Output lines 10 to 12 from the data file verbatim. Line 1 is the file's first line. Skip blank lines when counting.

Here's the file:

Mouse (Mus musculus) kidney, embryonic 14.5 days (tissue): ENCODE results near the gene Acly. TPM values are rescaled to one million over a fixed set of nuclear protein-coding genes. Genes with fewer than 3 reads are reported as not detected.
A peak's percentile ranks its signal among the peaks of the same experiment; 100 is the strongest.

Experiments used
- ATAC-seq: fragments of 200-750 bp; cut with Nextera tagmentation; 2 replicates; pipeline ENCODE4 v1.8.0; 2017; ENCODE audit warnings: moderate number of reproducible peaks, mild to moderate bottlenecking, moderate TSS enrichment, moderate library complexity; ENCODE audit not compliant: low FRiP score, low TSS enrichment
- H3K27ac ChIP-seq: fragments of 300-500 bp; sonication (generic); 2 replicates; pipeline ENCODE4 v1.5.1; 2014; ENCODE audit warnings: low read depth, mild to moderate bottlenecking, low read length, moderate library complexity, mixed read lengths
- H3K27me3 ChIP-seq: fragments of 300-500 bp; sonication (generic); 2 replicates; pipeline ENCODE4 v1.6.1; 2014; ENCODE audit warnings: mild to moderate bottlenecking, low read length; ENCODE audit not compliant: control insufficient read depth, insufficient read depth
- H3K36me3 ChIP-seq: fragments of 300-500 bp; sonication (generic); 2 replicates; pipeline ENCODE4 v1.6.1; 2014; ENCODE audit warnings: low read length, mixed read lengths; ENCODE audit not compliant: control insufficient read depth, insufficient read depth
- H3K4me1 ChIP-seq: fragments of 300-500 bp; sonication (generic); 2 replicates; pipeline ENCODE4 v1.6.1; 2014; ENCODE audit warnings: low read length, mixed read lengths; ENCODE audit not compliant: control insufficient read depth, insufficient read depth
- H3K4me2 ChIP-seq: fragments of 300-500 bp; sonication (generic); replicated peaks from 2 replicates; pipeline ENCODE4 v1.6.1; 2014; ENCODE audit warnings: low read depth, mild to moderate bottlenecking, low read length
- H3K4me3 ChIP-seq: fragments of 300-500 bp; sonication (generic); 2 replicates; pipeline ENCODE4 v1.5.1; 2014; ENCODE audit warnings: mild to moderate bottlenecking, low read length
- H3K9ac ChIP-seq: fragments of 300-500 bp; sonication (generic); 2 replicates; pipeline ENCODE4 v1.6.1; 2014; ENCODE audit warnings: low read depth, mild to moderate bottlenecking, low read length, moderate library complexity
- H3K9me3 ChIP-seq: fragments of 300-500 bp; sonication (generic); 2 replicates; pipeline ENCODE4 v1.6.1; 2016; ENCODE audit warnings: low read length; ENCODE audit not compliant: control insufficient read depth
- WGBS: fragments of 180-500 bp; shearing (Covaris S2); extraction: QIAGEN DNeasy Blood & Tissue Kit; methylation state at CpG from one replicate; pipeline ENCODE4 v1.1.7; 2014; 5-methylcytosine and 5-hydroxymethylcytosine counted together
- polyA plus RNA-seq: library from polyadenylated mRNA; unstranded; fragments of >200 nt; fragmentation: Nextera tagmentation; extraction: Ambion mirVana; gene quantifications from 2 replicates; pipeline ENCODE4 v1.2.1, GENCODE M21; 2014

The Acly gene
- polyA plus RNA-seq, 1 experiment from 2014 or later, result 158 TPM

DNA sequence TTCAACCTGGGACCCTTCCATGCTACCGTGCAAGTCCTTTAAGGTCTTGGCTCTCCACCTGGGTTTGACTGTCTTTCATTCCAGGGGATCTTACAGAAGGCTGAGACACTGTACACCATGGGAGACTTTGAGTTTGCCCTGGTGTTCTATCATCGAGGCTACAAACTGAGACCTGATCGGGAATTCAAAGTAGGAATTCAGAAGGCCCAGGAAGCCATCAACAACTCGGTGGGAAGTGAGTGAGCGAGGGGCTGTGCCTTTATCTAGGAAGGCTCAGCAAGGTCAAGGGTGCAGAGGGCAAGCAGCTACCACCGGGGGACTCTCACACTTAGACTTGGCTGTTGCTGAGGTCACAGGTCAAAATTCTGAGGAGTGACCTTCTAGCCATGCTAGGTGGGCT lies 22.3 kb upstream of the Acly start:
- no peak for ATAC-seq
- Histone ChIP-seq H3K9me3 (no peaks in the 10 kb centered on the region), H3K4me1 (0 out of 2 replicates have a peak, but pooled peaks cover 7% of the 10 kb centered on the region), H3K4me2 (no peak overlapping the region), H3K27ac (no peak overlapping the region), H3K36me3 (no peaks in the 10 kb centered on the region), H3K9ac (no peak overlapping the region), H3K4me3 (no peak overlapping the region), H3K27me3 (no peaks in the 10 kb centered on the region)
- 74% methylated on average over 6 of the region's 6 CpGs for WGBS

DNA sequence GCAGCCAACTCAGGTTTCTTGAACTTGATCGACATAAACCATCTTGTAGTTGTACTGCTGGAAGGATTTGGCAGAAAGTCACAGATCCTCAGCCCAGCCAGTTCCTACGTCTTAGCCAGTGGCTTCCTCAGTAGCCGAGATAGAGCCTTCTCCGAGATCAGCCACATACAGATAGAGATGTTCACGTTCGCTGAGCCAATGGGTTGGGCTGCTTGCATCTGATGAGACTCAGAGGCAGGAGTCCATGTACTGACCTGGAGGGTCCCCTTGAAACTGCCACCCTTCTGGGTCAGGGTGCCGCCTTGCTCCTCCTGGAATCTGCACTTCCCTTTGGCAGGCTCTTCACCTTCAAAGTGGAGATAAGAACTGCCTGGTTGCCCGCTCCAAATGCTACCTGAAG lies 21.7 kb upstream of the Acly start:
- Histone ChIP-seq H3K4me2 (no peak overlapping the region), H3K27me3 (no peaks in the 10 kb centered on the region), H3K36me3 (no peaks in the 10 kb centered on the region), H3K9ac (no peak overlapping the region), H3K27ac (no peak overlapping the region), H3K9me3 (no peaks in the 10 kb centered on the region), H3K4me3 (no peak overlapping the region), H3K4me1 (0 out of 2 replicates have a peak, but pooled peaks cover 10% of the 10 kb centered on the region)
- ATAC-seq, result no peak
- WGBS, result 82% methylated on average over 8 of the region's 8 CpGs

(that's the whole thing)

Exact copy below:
- H3K4me3 ChIP-seq: fragments of 300-500 bp; sonication (generic); 2 replicates; pipeline ENCODE4 v1.5.1; 2014; ENCODE audit warnings: mild to moderate bottlenecking, low read length
- H3K9ac ChIP-seq: fragments of 300-500 bp; sonication (generic); 2 replicates; pipeline ENCODE4 v1.6.1; 2014; ENCODE audit warnings: low read depth, mild to moderate bottlenecking, low read length, moderate library complexity
- H3K9me3 ChIP-seq: fragments of 300-500 bp; sonication (generic); 2 replicates; pipeline ENCODE4 v1.6.1; 2016; ENCODE audit warnings: low read length; ENCODE audit not compliant: control insufficient read depth